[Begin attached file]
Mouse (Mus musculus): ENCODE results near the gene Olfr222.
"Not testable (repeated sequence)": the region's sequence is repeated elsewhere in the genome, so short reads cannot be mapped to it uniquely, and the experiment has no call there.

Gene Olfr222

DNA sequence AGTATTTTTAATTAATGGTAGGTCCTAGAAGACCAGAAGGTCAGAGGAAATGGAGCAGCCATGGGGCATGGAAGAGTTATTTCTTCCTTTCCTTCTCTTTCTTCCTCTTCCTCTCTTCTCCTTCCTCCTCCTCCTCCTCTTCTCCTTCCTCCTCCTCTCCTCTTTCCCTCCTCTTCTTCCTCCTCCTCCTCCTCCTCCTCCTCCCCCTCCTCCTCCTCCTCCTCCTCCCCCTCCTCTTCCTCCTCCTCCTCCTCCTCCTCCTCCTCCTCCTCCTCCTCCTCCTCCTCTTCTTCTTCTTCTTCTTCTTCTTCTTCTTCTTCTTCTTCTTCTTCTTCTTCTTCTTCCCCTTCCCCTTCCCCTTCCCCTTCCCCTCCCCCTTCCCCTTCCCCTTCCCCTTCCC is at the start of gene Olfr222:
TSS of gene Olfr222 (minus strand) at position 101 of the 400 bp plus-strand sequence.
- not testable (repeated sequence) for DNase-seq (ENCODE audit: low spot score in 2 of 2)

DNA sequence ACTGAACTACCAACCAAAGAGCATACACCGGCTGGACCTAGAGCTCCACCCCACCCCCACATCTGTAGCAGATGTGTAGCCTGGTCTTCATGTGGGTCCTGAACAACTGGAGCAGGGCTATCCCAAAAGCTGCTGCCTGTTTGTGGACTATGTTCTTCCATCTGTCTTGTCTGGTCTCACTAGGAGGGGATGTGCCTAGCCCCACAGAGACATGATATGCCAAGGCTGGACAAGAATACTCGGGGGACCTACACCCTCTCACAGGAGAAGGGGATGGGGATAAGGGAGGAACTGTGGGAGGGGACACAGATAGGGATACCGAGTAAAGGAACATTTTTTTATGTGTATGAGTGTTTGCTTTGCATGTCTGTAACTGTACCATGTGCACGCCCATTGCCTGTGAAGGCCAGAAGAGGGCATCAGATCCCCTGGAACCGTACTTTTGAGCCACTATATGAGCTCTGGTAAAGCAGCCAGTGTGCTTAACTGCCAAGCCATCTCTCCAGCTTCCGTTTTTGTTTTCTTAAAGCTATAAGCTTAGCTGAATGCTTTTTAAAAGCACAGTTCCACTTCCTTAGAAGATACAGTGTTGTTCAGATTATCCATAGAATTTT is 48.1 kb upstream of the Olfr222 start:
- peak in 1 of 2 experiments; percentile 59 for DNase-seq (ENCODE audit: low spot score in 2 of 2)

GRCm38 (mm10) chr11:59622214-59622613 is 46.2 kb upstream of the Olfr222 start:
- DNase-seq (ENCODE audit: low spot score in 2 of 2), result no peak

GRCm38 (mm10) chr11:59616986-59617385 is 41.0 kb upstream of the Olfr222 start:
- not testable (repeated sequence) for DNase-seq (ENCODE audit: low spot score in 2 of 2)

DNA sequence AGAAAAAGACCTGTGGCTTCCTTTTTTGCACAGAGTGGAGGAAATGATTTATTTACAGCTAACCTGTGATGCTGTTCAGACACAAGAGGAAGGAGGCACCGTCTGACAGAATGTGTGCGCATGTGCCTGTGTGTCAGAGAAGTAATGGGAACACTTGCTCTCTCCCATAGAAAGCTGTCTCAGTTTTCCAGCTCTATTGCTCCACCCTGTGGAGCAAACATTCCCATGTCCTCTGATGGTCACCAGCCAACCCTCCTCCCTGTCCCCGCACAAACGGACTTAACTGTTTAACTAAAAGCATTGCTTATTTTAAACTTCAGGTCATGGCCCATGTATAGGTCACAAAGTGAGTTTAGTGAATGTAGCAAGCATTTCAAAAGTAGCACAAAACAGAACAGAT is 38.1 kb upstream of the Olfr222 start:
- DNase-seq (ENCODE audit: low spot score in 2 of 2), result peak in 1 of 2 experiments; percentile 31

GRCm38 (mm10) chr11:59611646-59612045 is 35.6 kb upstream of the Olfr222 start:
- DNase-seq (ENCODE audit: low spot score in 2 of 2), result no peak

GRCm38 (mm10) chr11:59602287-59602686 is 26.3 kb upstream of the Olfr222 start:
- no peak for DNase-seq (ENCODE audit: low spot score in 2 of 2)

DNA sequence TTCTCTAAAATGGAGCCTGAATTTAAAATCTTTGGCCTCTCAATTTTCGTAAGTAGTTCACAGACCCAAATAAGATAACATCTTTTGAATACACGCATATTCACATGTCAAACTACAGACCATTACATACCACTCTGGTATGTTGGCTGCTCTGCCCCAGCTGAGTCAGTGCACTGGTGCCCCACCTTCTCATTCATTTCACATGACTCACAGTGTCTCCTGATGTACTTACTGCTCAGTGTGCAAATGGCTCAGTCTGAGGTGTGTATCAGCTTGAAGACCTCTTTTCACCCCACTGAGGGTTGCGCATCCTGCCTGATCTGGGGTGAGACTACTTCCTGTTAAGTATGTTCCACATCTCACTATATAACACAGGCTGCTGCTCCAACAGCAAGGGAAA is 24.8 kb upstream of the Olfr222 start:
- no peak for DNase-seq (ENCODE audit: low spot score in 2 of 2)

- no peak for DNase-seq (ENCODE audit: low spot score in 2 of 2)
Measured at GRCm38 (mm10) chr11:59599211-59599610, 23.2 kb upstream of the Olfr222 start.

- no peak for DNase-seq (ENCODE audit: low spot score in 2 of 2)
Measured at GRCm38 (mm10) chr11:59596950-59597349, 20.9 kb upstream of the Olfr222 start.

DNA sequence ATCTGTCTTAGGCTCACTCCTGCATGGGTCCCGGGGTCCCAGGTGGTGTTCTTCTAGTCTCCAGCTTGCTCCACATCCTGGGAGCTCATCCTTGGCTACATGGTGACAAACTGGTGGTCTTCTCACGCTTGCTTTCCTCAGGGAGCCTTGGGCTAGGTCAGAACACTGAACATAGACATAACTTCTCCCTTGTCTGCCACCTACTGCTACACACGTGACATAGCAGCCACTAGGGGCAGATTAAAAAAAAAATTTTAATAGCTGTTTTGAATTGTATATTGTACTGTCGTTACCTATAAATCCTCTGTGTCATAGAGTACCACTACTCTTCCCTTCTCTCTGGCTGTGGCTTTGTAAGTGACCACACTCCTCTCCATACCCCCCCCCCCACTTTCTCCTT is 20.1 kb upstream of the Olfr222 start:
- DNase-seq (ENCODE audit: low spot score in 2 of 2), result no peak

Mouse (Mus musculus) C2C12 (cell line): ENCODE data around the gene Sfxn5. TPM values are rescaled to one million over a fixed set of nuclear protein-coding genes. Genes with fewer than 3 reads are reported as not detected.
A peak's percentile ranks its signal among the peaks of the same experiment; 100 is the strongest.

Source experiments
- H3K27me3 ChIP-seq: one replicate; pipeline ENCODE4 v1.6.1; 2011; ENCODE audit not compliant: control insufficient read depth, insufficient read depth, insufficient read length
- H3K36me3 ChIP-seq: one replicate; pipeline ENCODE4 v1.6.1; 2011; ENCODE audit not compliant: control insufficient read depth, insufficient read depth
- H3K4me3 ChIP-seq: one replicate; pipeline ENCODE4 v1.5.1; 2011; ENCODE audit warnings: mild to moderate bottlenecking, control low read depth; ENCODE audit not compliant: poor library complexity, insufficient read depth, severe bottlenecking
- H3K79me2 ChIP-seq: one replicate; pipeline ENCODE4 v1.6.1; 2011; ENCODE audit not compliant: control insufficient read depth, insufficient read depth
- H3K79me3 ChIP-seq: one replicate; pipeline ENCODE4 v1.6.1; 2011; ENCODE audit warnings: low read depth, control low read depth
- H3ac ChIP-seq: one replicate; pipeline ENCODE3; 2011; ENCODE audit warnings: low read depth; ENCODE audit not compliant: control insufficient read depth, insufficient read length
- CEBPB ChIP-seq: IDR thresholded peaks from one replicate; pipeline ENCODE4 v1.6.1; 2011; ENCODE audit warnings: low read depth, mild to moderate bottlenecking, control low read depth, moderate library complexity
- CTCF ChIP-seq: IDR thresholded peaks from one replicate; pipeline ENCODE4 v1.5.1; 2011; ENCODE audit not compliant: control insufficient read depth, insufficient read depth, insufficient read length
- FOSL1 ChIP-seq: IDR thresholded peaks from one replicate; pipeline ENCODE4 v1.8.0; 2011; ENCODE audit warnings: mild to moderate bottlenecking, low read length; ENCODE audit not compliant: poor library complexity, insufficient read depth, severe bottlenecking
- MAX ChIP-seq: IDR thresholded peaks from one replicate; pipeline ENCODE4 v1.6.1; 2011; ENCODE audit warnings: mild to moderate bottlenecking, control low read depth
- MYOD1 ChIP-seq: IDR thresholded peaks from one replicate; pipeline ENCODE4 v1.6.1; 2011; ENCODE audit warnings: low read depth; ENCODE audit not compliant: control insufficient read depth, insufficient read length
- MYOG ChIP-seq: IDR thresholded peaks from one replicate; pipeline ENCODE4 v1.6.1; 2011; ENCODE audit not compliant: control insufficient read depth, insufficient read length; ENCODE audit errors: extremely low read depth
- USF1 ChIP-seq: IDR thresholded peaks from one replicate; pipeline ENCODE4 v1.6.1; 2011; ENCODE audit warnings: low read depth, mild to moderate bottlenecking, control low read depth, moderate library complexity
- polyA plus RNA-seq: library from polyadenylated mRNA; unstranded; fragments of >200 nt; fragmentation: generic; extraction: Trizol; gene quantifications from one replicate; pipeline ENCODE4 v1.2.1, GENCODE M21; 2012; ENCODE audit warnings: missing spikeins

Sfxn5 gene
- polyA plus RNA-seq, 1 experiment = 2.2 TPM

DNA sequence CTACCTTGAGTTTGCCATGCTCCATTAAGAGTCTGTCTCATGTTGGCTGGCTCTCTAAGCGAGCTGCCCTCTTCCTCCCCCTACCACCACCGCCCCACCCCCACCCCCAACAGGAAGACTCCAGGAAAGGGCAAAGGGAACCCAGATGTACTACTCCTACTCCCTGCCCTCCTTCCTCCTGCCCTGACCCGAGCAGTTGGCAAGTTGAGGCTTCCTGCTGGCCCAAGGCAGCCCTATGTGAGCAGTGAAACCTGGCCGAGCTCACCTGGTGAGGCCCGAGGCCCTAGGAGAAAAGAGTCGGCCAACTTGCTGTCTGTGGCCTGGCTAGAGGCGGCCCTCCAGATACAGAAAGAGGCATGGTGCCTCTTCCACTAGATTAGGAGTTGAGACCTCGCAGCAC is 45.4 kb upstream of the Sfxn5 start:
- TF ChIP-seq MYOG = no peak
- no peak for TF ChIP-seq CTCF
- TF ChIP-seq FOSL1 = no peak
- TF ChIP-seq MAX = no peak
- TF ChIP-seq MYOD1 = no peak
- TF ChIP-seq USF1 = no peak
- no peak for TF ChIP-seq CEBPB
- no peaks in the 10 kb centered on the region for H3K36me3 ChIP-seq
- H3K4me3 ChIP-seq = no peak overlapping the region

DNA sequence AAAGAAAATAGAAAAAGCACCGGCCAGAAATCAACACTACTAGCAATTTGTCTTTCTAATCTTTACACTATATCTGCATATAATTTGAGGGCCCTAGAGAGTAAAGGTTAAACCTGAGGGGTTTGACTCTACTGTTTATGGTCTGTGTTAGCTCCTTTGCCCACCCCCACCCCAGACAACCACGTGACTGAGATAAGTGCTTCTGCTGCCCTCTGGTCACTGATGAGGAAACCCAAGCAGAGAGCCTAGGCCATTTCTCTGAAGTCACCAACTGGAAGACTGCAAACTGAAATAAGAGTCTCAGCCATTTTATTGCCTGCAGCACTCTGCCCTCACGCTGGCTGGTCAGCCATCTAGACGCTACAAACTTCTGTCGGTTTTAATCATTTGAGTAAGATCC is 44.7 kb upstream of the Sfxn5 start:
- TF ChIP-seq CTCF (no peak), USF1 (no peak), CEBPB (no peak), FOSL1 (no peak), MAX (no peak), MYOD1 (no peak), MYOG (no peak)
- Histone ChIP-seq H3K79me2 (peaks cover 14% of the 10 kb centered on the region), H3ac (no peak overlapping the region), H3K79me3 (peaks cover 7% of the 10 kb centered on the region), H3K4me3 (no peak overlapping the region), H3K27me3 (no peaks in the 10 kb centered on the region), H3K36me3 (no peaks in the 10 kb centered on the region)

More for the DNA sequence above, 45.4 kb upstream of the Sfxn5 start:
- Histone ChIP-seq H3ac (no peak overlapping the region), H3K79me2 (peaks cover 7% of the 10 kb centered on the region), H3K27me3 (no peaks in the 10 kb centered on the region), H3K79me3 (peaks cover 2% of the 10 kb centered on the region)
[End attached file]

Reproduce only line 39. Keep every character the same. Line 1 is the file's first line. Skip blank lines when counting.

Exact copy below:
- MAX ChIP-seq: IDR thresholded peaks from one replicate; pipeline ENCODE4 v1.6.1; 2011; ENCODE audit warnings: mild to moderate bottlenecking, control low read depth